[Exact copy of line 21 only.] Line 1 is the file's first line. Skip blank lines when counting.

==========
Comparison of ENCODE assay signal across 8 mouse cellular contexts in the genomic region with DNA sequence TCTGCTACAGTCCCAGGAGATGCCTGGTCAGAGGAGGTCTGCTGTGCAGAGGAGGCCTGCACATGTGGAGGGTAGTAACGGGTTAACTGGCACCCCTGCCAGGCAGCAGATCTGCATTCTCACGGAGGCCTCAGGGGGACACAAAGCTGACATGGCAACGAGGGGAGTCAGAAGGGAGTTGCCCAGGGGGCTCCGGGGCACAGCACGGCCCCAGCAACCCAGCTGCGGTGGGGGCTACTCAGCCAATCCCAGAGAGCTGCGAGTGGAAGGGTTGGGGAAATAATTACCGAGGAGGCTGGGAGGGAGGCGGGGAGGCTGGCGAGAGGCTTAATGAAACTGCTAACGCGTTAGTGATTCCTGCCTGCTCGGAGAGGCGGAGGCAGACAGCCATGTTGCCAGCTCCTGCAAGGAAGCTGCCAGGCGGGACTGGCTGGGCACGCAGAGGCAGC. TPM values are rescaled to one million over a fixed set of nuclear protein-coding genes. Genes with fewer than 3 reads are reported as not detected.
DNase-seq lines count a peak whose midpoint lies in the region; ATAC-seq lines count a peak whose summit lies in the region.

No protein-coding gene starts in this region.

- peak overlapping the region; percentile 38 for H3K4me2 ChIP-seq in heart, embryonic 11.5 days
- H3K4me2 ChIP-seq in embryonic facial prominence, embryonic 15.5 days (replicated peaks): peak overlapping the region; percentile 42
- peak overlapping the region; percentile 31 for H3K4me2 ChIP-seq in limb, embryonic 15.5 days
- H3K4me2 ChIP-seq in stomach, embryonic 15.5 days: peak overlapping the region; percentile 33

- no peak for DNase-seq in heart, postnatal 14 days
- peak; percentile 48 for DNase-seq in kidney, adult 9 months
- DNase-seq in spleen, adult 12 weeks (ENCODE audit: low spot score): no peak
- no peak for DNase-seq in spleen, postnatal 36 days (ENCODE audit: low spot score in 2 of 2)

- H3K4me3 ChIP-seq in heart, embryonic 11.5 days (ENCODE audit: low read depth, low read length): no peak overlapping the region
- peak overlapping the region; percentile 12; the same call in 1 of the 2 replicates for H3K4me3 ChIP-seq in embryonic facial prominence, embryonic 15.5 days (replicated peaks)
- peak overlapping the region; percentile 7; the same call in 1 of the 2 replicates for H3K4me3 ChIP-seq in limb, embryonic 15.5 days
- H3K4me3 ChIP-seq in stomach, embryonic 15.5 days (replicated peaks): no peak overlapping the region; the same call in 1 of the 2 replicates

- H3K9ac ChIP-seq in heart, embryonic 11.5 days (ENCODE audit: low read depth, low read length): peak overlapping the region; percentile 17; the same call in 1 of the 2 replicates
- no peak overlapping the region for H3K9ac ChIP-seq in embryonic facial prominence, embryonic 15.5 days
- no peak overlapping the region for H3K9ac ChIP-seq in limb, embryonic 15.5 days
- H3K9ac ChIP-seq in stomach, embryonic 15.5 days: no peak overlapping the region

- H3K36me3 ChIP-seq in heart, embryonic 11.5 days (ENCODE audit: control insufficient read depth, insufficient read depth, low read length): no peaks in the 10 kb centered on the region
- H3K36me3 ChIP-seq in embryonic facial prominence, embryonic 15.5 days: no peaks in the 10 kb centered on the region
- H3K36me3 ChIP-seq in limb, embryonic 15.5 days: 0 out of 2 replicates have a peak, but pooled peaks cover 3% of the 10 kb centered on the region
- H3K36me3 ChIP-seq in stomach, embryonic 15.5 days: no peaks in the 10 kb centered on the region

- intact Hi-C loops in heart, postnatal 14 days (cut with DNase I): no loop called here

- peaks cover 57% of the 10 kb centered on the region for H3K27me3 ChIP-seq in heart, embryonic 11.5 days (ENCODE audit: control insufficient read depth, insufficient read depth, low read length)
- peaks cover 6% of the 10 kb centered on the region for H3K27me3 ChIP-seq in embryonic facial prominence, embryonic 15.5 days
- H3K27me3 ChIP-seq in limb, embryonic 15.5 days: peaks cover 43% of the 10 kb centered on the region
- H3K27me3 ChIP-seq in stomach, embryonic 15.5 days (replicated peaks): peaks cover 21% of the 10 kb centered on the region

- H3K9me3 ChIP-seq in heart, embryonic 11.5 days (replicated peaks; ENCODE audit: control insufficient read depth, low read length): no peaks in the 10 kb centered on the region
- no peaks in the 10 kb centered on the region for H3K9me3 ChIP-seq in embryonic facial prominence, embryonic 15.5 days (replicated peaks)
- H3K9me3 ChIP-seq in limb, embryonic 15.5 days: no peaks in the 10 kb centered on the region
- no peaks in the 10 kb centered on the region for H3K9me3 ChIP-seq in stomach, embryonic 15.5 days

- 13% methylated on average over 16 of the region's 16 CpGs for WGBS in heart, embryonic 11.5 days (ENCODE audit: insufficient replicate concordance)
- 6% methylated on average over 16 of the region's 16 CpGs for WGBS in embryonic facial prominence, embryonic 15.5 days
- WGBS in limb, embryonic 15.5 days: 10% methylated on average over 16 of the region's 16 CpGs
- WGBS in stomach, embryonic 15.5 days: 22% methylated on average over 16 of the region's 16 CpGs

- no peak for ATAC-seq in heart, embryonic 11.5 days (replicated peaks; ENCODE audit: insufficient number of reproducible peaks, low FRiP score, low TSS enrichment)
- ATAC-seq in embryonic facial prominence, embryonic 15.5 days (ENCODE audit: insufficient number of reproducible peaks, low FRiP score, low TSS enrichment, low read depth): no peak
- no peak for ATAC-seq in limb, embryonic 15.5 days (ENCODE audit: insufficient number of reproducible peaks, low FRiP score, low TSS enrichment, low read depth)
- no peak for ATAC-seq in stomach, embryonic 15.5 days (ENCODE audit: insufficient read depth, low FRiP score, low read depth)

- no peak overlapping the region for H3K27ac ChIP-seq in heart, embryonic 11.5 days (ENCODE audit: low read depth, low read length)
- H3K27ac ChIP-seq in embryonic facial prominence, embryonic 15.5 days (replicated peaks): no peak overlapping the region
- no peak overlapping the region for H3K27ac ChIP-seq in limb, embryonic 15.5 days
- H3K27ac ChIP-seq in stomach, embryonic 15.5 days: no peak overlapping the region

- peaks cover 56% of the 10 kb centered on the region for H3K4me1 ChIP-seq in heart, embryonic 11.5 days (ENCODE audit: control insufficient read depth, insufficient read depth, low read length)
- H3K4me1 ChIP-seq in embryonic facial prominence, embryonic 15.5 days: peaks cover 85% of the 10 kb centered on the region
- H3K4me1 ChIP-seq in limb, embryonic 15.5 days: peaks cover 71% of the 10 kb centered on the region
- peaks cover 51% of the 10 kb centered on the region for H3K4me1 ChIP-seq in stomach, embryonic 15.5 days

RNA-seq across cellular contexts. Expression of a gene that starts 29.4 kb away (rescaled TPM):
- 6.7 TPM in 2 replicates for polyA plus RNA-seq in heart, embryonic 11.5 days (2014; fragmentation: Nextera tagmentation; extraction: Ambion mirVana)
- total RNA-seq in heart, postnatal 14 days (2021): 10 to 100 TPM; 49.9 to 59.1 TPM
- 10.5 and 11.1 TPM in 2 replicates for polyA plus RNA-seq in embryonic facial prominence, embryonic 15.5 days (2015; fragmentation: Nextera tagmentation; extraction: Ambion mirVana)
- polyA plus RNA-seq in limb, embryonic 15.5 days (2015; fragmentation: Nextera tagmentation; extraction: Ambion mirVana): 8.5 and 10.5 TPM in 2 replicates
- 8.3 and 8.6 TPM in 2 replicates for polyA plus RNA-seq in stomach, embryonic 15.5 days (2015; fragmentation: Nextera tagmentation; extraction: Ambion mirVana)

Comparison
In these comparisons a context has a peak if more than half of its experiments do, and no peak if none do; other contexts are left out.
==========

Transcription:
- H3K36me3 ChIP-seq in embryonic facial prominence, embryonic 15.5 days: no peaks in the 10 kb centered on the region